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The Society of Classical Poets does not endorse any views expressed in individual poems or commentary.

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19 Responses

  1. Michael Pietrack

    The unity of geese help them fly far. How far would they go if the left veered left and right veered right? Perhaps they’d fall. They’d sit and fight. And get nowhere at all.

    Thank you Sally for all your contributions—from your fan, Michael.

  2. Russel Winick

    Thanks for these Sally. I especially enjoyed your lovely The Desk and the Dove. You have been blessed.

  3. Joseph S. Salemi

    Many of Sally Cook’s best poems are about her family life, and her childhood experiences. Her deep connection with her parents and other relatives provides the basis for many of her finest pieces.

    In “Trumping the Inevitable,” note that Cook begins (in the first two sections) with straightforward narrative, but the rest of the poem is a direct address to her offended cousin. And this change happens seamlessly, without any jarring shift.

    • Sally Cook

      Joe, I can’t help it — I just love it when you tell me (and others) what I’ve just done.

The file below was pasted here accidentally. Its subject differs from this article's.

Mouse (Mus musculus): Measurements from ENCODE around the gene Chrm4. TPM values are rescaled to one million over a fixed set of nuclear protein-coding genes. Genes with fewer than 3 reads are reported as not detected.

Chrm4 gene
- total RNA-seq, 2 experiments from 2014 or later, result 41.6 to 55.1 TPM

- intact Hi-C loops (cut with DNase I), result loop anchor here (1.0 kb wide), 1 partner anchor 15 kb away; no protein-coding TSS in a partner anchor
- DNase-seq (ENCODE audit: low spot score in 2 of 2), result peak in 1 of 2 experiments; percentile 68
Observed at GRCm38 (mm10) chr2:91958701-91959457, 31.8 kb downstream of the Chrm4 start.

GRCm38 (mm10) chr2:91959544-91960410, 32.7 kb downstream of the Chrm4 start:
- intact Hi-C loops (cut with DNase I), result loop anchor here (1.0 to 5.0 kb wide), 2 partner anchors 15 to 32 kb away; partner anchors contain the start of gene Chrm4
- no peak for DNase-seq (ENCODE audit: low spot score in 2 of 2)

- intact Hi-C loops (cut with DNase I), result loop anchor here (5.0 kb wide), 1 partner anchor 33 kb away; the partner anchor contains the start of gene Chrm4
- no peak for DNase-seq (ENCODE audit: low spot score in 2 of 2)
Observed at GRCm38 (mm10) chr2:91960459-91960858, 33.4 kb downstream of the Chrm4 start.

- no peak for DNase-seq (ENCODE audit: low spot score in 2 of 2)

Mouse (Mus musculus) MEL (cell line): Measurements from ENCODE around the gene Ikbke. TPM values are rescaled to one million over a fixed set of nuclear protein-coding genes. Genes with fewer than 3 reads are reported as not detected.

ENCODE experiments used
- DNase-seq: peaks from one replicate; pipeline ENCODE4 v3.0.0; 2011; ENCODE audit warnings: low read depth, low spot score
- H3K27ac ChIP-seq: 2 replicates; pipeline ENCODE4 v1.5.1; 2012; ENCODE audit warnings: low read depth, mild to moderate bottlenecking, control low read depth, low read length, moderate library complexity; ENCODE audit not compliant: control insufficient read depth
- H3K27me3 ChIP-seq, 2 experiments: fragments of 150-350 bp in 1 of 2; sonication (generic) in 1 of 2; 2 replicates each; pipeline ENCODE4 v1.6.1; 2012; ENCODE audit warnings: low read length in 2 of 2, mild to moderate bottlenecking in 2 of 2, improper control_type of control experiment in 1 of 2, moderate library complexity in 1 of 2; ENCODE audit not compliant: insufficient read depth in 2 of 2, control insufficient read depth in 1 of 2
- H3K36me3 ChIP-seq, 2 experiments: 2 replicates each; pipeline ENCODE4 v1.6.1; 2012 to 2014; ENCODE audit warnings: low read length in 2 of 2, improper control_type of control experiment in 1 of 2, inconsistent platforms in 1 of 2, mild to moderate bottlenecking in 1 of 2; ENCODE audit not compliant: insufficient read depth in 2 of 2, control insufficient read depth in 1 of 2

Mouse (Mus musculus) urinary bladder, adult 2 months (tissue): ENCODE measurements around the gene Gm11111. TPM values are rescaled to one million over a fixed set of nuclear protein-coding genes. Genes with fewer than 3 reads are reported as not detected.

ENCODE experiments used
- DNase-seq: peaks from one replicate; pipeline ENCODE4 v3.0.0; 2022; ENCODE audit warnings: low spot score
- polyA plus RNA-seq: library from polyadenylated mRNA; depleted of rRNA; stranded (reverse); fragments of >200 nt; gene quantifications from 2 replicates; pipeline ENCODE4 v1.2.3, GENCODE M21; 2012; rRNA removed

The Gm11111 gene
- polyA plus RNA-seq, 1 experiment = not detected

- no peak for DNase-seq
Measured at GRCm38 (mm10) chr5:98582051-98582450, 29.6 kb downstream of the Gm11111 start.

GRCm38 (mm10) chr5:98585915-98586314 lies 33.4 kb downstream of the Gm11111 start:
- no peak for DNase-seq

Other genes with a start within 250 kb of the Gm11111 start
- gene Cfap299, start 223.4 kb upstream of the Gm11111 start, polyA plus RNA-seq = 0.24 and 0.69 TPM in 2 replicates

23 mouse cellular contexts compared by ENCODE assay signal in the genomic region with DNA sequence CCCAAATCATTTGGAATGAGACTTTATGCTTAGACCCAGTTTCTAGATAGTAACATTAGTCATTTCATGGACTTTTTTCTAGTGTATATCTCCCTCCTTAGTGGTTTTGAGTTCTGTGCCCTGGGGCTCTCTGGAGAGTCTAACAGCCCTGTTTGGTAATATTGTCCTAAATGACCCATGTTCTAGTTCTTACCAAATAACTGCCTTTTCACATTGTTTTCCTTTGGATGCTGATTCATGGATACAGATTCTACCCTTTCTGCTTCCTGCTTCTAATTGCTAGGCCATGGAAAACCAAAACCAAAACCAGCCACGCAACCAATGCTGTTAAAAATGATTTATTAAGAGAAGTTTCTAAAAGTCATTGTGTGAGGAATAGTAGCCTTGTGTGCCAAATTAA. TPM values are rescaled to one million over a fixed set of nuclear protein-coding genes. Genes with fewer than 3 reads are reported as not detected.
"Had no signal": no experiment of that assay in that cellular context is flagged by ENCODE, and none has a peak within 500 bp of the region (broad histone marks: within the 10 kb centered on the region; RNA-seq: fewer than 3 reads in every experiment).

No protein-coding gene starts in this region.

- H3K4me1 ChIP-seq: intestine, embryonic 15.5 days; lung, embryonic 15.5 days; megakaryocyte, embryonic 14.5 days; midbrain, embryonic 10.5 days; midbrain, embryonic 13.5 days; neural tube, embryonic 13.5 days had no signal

Someetimes – not always – I don’t know I’ve done it. And when I do, it is such a pleasuew to have it recognized by such as you.

      Thank you so much.

  4. Sally Cook

    Michael, there was almost something sacred about the wild geese to my moither. She had a deep and direcdt connection with nature, perhaps because she pretty much ran wild with Indian children while her father, a shop kieeper, fulfilled his dream of building a hotel in a forest. Later he sent her East to be civilized, but not all of it took. She couldn’t lie, or eat deer meat. Not a bad start in life !

      • Sally Cook

        Michael, you certainly will, if you continue to read what I post here and wherever they will have me! Won’t take up room others can use here, but any poem by me titled “Mama” this or that will be yet another facet of this woman’s remarkable life.
        It is one thing to love one’s mother, as most people do; quite another to respect a person who in one lifetime sewed an entire wardrobe, did clerical work, painted beautifully, raised chickens, loved poetry, boarded dogs, gave piano lessons, sold eggs, churned butter, cooked in a restaurant, and when I won a scholarship, went to work in a sewing factory to help out. She died of a horrible disease at the age of 69, an unstoppable woman only God could command to cease.